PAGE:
An Alternative to Higher Capital Requirements
March 10, 2014
Banks become insolvent when their liabilities (as measured by deposits) exceed the value of their assets. When losses exceed the value of a bank's capital, the bank becomes insolvent, so banks with more capital are viewed as less risky than banks that finance their activity with too much debt. As such, many have called for the imposition of higher capital requirements on banks, says Joshua Hendrickson, an associate professor of economics at the University of Mississippi.
However, such an argument is flawed because it does not address the underlying causes that lead to insolvency in the first place. While requiring larger levels of capital would reduce the risk of insolvency, there are other ways to deal with the problem -- specifically, incentivizing banks to make more prudent decisions and take on less risk in the first place.
- Currently, American banks are limited liability corporations, meaning that shareholders face no risk of loss beyond their own investment.
- However, this was not always so. The National Banking Act of 1864 established double liability for shareholders of national chartered banks, making them responsible not just for their own investment losses but for the losses of the bank as a whole. Thirty-five states also imposed double liability on shareholders. The double liability system ended in 1933.
- The point of these laws was to keep the incentives of managers and directors and shareholders in line with the interests of depositors. Without double liability, banks can transfer losses to depositors without risk that those losses will impact them.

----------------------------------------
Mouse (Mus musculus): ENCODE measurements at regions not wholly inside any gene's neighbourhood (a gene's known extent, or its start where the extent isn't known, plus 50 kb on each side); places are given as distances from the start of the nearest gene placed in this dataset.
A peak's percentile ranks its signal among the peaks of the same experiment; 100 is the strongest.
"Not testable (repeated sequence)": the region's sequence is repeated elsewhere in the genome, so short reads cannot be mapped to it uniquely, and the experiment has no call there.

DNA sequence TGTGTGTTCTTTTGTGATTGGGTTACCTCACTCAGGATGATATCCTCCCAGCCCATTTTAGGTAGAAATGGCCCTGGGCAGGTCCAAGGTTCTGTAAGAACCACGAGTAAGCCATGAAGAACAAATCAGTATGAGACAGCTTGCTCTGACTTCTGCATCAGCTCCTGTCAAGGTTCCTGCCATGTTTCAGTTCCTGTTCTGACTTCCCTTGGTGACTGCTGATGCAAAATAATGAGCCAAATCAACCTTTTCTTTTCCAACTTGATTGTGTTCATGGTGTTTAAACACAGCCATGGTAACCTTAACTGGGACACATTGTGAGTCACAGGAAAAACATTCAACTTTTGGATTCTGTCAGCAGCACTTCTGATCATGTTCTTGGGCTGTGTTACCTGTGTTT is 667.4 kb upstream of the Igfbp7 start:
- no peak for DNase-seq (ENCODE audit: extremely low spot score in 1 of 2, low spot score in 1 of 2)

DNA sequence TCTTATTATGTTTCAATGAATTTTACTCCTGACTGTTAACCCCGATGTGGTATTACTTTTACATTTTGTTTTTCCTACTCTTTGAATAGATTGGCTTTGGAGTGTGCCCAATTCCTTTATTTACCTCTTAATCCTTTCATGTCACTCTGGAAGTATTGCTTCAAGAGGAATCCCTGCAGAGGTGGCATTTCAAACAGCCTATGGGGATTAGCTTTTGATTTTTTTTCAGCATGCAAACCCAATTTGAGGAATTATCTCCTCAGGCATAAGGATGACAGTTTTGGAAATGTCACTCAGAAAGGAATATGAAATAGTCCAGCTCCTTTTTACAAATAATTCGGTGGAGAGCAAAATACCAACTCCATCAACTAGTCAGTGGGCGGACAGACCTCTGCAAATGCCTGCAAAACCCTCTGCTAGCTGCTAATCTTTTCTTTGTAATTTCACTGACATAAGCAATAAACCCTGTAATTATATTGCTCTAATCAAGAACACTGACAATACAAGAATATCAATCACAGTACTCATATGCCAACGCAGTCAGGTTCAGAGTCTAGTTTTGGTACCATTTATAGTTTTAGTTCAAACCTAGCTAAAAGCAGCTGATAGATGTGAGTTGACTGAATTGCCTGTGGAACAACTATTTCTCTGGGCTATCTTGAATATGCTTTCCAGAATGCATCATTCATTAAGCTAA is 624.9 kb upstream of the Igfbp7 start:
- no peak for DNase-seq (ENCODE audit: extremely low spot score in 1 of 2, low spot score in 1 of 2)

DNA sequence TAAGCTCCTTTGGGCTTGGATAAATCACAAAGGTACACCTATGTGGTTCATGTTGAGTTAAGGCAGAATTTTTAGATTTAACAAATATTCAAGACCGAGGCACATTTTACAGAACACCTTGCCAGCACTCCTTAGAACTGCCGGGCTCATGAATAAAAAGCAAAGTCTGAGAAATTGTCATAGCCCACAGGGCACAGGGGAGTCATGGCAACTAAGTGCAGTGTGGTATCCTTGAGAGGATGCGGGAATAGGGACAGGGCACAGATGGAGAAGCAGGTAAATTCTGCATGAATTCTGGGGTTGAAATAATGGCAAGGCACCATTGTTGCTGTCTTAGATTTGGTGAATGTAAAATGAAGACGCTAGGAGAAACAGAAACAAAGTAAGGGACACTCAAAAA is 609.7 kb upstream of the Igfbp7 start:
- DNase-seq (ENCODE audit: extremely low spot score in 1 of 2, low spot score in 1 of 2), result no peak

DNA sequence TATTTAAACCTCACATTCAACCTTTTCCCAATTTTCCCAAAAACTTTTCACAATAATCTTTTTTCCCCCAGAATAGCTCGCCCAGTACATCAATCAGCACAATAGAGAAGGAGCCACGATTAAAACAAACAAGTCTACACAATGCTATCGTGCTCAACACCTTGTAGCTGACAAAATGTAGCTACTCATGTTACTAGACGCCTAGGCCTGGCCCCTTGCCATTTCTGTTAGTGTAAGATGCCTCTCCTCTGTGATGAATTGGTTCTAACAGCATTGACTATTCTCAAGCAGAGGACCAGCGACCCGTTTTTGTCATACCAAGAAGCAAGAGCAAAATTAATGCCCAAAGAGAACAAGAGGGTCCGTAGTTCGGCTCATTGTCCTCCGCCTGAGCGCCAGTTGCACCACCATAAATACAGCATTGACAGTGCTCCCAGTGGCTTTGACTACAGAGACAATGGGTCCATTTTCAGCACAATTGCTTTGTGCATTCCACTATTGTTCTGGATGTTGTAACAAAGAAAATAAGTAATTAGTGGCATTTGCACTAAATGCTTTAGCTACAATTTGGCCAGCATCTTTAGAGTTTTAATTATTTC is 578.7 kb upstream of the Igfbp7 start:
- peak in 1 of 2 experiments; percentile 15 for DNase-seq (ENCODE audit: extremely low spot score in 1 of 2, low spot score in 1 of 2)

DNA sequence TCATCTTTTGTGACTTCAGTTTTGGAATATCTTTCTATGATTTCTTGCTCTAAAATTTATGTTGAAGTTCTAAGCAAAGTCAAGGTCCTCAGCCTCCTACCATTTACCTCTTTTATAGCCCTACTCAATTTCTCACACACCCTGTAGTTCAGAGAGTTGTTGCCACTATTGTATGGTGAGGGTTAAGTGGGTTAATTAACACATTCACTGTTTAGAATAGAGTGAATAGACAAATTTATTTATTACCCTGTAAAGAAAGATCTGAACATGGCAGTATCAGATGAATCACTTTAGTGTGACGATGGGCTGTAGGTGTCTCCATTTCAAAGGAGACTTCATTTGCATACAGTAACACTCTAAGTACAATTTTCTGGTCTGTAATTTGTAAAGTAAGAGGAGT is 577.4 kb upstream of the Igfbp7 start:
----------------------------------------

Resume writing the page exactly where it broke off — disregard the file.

- How successful were these laws? One analysis found that depositor losses as a percentage of total liabilities were only 0.044 percent from 1865 to 1934. And even during a time of heavy bank failure -- from 1930 to 1934 -- those losses were only 0.072 percent of total liabilities.
- The banks also engaged in less risk taking, and states with contingent liability laws had lower rates of failure, higher capital ratios and higher liquidity ratios than the state without the laws.
The problem with contingent liability, for critics, is that it would hurt investment by limiting the marketability of shares. Many argue that unlimited liability would lead wealthy shareholders to sell during threats of bankruptcy to those who had little wealth to be pursued in the event of insolvency -- creating a de facto limited liability regime. Hendrickson dismisses this concern as unfounded, contending that concerns about marketability and share transferability are largely theoretical.
A bank that has to comply with higher capital requirements might, as a result, face less risk of insolvency, but the requirements do nothing to alter the bank's incentives to take on risk. By imposing contingent liability that subjects shareholders to liability for depositors' losses, shareholders would be more attached to the costs of insolvency and the risks that can lead to it.
Source: Joshua R. Hendrickson, "Contingent Liability, Capital Requirements and Financial Reform," Cato Institute, Winter 2014.
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